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Nevada gamers set to bet on UK

Jun 22, 2004 6:47 AM

Last week, regulators in the United Kingdom issued guidelines on how the casino industry would look after deregulation, which is scheduled to take place within two years.

While the expansion of gambling in the U.K. would not be as rapid as originally believed, there is still plenty of room for Nevada-based operators to build Las Vegas-style casinos across the pond.

"We expect to be a major player in the United Kingdom," said Terry Lanni, chairman and CEO of MGM Mirage.

Lanni added that with the additional resources gained through the merger with Mandalay Resorts, "We’ll be better able to compete across all segments of the gaming and leisure market."

Specifically, a combined MGM Mirage-Mandalay would generate about $2 billion in cash flow yearly, which could be used in part for expansion in Great Britain, as well as other jurisdictions such as Singapore, Macau, Atlantic City and Las Vegas.

If the new casino guidelines are implemented in the U.K., regional casinos could be built containing up to 1,250 Nevada-style slot machines. Those machines, unlike ones now permitted, could offer unlimited jackpots. Existing machines are capped with a 2,000-pound limit (each British pound is worth $1.82).

In April, MGM Mirage announced it had forged an alliance with Peel Holdings (a private landowner) to build several casinos and entertainment centers in Liverpool, Manchester, Salford and Glasgow — at a total cost of nearly $1 billion.

MGM Mirage has also signed a deal to build a casino adjoining Newcastle United’s soccer stadium.

Even though the number of slots allowed per casino would be less than anticipated, MGM Mirage has reaffirmed its intent to build massive resorts, though perhaps on a less grand scale.

"Regional casinos with a wide variety of non-gaming attractions can provide a unique leisure and entertainment experience, and can contribute significantly to long-term benefits such as jobs, training, new investment and economic benefits," said Lloyd Nathan, managing director of MGM’s European development division. "The initial cap on the number of machines in regional casinos will limit the size and scale of any complex."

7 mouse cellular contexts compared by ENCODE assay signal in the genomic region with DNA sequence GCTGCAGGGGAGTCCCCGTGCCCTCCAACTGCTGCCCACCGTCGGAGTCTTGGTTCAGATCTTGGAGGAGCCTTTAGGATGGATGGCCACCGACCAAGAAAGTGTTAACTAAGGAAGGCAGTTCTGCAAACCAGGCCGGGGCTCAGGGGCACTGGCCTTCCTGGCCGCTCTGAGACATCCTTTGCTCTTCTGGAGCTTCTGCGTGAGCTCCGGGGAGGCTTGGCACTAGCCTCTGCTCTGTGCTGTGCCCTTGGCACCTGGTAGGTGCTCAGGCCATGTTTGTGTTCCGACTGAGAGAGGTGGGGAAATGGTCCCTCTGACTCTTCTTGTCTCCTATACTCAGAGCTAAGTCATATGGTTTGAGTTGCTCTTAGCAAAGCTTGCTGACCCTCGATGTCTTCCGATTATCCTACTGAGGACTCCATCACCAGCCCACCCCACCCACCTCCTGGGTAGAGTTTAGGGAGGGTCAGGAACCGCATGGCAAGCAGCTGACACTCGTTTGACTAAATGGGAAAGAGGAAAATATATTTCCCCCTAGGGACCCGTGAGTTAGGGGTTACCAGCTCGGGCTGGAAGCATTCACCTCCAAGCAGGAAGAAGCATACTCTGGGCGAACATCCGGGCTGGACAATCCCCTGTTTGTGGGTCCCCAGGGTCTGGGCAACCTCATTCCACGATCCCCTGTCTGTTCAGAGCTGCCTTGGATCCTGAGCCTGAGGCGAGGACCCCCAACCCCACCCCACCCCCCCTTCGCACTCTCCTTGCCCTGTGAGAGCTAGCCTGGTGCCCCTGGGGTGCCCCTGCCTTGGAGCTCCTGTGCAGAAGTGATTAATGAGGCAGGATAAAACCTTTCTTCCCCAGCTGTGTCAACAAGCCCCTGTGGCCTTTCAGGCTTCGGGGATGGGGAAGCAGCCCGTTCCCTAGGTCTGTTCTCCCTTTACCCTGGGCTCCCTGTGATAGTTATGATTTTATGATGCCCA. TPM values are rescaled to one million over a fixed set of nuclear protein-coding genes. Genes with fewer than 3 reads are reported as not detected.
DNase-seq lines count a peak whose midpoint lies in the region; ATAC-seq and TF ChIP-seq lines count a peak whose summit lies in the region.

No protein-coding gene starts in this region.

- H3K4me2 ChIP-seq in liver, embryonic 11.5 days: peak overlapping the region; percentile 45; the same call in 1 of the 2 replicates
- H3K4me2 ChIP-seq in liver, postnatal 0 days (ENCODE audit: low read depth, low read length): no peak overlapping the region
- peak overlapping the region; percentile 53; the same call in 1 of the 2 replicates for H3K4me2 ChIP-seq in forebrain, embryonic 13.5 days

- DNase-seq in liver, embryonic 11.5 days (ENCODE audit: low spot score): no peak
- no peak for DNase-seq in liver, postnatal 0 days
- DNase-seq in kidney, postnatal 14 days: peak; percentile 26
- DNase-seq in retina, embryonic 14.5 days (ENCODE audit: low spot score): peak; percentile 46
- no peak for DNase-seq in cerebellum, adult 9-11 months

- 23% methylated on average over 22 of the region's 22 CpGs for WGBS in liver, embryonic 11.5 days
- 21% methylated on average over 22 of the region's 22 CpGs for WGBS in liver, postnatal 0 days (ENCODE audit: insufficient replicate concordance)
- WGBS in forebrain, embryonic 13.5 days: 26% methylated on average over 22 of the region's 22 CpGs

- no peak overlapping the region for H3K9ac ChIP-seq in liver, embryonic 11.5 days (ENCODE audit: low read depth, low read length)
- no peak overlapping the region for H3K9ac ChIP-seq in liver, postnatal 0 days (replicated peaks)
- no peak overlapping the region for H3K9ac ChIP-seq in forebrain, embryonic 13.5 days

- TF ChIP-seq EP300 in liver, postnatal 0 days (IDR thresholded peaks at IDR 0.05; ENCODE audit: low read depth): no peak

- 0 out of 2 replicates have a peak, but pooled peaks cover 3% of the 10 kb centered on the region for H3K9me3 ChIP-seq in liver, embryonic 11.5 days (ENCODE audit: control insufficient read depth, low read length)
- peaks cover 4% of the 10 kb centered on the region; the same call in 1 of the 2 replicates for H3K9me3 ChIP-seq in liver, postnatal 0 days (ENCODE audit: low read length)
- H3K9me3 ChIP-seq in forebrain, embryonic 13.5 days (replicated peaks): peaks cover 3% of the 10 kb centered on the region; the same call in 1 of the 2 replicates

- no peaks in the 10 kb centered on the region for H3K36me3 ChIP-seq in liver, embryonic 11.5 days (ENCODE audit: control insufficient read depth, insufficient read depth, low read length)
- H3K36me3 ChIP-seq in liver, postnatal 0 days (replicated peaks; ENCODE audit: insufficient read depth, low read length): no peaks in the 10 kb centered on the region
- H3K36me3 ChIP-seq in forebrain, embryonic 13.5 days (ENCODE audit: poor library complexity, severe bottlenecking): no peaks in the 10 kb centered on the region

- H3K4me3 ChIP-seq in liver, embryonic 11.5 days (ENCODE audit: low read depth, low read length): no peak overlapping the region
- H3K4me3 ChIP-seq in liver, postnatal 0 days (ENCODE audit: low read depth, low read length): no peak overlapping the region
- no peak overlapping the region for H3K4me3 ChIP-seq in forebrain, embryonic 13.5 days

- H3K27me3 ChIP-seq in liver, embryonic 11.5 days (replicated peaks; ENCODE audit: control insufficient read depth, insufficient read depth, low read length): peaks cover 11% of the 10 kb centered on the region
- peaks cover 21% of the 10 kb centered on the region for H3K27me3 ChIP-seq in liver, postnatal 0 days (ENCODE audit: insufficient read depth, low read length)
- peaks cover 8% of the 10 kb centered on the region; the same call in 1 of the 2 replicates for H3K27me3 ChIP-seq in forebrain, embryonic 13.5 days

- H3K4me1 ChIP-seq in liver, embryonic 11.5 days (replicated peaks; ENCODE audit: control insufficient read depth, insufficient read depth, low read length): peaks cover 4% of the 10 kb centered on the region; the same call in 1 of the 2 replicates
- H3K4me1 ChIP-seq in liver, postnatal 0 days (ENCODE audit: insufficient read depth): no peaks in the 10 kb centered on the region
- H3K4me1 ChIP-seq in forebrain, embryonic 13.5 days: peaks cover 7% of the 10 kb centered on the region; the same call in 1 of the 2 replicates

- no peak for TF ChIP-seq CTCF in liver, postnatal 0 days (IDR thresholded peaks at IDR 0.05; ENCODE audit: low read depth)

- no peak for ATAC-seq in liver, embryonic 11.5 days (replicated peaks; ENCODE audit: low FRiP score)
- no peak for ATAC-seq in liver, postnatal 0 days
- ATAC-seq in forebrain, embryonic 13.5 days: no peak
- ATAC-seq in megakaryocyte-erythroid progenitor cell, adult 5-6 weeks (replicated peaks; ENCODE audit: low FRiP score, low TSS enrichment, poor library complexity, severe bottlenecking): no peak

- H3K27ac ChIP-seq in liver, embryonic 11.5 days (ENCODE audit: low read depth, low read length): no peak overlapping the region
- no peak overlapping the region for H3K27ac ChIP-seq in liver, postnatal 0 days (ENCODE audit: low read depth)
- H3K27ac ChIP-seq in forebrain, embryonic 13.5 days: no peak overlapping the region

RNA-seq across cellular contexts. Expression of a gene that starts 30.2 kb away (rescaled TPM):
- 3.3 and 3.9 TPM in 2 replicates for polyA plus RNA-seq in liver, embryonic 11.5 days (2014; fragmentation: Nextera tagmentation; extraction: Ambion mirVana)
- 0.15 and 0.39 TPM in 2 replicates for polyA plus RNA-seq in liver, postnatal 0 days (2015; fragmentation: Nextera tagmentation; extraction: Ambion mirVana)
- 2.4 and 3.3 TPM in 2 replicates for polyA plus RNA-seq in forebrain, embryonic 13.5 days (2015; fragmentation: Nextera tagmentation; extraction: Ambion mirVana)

Although Nathan wouldn’t speculate on how the U.K. casino landscape could change after deregulation, some Wall Street analysts have predicted that the 1,250 slot machine cap could be lifted after the casinos are built and social reformers are content that the new casinos haven’t opened the floodgates to wanton gambling on every street corner.

Another high-stakes Las Vegas operator, Sheldon Adelson, has also expressed big plans for building casinos in the U.K.

Adelson, whose Las Vegas Sands owns The Venetian and the newly-constructed Macau Sands, has signed deals to build regional casinos on the grounds of two of Britain’s top soccer stadiums, the Glasgow Rangers and Sheffield United. Those casinos are expected to cost about $400 million.

While Sheldon’s group is negotiating other deals, the slot cap could dampen some of its investment plans, though officials are hopeful the cap will be lifted in the future. "There has been no in-depth research undertaken which shows that restricting machine numbers does anything to reduce problem gambling," said Rodney Brody, the head of Las Vegas Sands’ UK operations.

Finally, Las Vegas-based Harrah’s Entertainment has teamed up with Gala, a UK bingo and casino operator, to jointly develop eight regional casinos. Each would have up to 50,000 square feet of gaming space, along with entertainment amenities such as restaurants and cinemas. Harrah’s has pledged up to $1 billion for investment in the U.K.